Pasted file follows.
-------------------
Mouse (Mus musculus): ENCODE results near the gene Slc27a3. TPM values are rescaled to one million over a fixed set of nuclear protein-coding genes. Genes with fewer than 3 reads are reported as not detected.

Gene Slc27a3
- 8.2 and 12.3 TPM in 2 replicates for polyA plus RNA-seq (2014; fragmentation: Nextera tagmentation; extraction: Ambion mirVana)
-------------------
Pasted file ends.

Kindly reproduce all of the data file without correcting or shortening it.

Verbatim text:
Mouse (Mus musculus): ENCODE results near the gene Slc27a3. TPM values are rescaled to one million over a fixed set of nuclear protein-coding genes. Genes with fewer than 3 reads are reported as not detected.

Gene Slc27a3
- 8.2 and 12.3 TPM in 2 replicates for polyA plus RNA-seq (2014; fragmentation: Nextera tagmentation; extraction: Ambion mirVana)